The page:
The Rumor: Sighing means you’re sad or upset
Remember in Casablanca when Ingrid Bergman said, “Play it, Sam,” and we got: “You must remember this. A kiss is just a kiss. A sigh is just a sigh…”? It’s a great cinematic moment that shows how common it is to let loose great big sighs when we’re sad, frustrated or regretful (as Ilsa and Rick were in the movie). Sighing is little more than a way to physically express negative emotions. Right?
The Verdict: We sigh for a variety of reasons – and they’re not all emotional
Turns out, sighing serves a more complex purpose than just simple emotional expression — and not all sighs are created equal. While it’s true that we often sigh when we’re unhappy or stressed out, we also do it when we’re feeling wistful, bored, relieved or even melted by love (as Pepé Le Pew does in those Warner Bros. cartoons). Sometimes I sigh when I’m just plain worn out. “Sighing is like a paralanguage,” says Jordan Gaines Lewis, a neuroscientist at the Pennsylvania State College of Medicine. “You’re subconsciously letting those around you know if you’re tired, or frustrated, or relieved… But [studies] have shown that when we hear someone else sighing, we always think it’s negative.”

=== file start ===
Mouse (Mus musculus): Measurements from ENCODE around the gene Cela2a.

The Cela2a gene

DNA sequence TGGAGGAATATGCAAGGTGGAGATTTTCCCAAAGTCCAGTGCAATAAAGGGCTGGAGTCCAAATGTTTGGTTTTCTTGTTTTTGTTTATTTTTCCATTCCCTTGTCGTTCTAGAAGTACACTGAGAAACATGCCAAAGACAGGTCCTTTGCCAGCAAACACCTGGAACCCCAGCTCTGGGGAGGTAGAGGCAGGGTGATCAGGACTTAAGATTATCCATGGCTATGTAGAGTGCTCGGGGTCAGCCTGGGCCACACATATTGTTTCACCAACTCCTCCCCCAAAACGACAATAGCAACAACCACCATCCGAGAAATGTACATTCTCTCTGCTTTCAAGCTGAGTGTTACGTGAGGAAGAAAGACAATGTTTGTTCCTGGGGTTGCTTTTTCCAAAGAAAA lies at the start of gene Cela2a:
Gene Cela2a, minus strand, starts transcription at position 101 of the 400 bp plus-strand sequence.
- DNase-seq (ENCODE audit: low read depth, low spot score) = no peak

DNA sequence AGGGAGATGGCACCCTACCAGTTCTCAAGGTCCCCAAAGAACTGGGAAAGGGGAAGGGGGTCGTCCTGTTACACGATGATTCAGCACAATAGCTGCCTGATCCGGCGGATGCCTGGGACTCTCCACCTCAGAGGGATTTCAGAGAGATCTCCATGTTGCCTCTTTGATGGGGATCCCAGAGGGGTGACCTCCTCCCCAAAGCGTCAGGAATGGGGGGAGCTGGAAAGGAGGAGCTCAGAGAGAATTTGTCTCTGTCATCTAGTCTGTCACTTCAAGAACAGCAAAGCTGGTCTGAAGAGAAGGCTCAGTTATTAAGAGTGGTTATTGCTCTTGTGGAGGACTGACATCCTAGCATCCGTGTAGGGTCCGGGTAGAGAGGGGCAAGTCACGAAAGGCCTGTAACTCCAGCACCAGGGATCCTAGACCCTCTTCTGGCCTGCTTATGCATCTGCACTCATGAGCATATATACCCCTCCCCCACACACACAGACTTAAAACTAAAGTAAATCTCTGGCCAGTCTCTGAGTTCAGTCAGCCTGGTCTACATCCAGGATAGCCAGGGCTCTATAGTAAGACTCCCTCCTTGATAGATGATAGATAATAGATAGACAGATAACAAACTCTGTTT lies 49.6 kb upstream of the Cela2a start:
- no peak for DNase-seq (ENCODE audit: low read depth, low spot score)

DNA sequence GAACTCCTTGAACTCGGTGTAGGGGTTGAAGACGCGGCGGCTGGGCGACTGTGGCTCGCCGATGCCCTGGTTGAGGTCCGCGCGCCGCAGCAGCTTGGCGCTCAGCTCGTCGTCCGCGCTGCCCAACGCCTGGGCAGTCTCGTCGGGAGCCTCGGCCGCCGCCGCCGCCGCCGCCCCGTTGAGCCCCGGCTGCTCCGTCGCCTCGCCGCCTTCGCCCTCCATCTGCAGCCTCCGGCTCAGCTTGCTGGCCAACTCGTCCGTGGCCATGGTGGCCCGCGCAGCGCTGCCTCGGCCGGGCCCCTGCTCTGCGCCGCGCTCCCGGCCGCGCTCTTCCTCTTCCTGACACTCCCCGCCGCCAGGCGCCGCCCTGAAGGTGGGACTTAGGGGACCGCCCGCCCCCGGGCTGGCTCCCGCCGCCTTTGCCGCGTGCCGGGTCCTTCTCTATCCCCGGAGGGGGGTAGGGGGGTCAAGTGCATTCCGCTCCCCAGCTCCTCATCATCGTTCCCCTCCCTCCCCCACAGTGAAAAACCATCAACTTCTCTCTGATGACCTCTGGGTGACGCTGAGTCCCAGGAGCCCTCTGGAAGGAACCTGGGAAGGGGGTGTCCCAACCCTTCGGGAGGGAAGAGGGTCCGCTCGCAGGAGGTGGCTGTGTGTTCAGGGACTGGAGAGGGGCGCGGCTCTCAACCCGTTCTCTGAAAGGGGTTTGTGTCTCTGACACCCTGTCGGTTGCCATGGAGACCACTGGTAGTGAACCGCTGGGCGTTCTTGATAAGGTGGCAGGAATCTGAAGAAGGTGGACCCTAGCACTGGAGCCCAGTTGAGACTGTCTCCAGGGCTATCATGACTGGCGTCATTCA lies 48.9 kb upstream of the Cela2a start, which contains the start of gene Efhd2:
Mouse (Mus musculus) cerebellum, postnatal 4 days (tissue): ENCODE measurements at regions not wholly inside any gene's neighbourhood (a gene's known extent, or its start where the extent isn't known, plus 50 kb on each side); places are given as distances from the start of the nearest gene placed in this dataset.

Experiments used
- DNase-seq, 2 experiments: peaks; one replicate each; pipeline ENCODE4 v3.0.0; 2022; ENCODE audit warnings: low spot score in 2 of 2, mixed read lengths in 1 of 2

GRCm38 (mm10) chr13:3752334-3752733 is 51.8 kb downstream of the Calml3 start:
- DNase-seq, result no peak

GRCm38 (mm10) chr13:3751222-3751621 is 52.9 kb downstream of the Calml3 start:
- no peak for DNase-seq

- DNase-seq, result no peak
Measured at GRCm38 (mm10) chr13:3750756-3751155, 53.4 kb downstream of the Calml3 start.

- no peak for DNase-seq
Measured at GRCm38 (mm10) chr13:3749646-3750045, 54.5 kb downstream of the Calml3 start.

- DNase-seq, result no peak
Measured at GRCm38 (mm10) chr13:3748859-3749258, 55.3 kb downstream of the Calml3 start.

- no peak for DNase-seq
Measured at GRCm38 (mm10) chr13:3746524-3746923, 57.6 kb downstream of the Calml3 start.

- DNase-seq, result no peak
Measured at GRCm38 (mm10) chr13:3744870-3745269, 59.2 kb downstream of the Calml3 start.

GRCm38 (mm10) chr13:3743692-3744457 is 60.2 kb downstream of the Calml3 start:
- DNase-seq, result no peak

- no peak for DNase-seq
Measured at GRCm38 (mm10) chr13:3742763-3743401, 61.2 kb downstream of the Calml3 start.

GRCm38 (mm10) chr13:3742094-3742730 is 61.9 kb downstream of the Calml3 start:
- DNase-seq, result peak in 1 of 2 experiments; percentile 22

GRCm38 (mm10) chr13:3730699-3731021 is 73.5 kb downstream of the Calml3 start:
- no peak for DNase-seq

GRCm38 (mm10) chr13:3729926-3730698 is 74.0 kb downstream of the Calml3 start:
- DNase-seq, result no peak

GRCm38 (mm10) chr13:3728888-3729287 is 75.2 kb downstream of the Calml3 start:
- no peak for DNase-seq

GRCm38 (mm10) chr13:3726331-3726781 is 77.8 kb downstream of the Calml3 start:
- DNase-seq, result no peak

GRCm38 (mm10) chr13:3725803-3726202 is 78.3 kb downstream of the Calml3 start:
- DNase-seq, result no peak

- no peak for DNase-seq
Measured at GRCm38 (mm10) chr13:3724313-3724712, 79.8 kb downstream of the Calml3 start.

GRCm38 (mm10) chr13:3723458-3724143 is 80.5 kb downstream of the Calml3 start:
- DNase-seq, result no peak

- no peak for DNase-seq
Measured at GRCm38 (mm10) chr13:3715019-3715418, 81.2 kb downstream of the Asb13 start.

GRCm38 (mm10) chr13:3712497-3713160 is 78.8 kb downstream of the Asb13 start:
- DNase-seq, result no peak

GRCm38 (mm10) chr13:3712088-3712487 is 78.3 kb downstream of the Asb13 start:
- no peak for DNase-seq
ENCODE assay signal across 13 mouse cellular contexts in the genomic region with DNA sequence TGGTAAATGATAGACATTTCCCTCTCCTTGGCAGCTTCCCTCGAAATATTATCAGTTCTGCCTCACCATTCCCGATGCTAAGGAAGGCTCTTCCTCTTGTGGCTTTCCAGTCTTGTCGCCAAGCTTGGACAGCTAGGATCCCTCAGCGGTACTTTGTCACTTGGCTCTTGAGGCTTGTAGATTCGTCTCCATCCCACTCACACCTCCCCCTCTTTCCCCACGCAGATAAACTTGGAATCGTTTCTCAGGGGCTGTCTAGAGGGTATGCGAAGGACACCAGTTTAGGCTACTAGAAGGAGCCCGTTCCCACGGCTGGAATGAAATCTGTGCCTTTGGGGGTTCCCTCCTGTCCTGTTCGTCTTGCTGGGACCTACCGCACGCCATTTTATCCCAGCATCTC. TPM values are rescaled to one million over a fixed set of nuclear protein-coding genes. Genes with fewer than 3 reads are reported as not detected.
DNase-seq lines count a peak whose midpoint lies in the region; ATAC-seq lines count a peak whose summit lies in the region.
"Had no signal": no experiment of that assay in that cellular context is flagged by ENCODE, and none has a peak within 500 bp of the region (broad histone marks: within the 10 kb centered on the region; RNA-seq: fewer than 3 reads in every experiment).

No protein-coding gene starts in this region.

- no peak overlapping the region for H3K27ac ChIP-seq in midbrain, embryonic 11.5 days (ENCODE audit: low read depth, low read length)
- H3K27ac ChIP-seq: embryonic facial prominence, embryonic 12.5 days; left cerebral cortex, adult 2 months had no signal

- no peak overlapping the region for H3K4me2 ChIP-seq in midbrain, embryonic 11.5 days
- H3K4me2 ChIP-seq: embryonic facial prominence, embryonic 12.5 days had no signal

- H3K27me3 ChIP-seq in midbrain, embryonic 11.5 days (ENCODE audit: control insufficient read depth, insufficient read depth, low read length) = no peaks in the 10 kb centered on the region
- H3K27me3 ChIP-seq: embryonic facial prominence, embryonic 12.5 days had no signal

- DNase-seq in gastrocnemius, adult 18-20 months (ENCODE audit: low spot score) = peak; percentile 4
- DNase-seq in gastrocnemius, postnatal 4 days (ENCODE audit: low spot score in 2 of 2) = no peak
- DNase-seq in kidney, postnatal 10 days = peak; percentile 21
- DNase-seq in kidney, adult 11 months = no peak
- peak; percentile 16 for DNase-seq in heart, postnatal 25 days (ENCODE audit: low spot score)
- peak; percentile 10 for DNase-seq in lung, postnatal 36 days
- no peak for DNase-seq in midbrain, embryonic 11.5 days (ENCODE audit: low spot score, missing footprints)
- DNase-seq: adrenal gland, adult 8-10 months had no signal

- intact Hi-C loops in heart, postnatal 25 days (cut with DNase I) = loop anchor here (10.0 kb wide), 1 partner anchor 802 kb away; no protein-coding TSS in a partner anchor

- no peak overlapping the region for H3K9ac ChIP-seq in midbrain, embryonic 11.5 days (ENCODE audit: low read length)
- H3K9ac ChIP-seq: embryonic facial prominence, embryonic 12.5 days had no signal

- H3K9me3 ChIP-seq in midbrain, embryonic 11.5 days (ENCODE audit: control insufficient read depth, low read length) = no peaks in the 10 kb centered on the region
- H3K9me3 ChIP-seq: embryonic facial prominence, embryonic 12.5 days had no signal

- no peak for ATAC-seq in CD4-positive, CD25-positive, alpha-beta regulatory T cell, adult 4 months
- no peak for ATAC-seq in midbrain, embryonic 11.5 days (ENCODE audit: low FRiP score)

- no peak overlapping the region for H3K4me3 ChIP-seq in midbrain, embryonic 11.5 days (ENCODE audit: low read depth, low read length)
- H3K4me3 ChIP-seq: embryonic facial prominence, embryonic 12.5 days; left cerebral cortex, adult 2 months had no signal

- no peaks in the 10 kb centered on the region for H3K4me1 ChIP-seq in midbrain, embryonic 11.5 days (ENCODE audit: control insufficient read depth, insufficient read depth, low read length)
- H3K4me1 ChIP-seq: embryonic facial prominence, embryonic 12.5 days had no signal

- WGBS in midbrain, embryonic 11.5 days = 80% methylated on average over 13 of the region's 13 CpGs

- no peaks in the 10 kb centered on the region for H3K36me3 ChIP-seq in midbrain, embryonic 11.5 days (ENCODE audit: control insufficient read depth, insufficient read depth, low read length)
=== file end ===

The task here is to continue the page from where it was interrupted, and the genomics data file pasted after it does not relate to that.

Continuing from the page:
Lewis says that we rarely sigh for just one reason, because of how our bodies and emotions are connected. Breathing in particular is such a sensitive process that sighing is vital to keeping it in sync. As University of Leuven researchers discovered, breathing patterns change depending on how much oxygen the body needs; stress, anxiety and excitement can throw them out of whack. At times like these, sighing forces more air into the lungs and resets the pattern. (The more off-balance your breathing, the noisier your sigh will be.)
The researchers also found that breathing in the same state for too long can cause the lungs to stiffen and exchange oxygen and carbon dioxide less efficiently. So your body will occasionally throw in a good long sigh to loosen the lungs’ air sacs and relieve the diaphragm and other respiratory muscles. This is why sighing can create such an immense sense of relief that you feel it emotionally as well as physically.
A sigh can also serve as a mental reset button of sorts. Lewis cites a study in which researchers frustrated participants by giving them impossible mental puzzles, then counted how often they sighed in response. “They would sigh a lot more, then keep trying…,” he says. “The interesting thing is that they didn’t even know that they were sighing. They weren’t aware of it.” When we get into a mental knot, then, sighing can be like hitting Ctrl+Alt+Del — it reboots our minds.
Like yawning, sighing happens subconsciously. We can’t intentionally sigh — that’s really just taking a deep breath, and doing that too often can be bad for you. Too many forced sighs can make you hyperventilate. In extreme cases, it can even trigger a panic attack.
The moral of the story? Let your body decide when it needs to sigh. If you want to “sigh” on purpose, do in moderation — i.e., only during those times when you really, really want to hit reset. And we all have times like those. Sigh.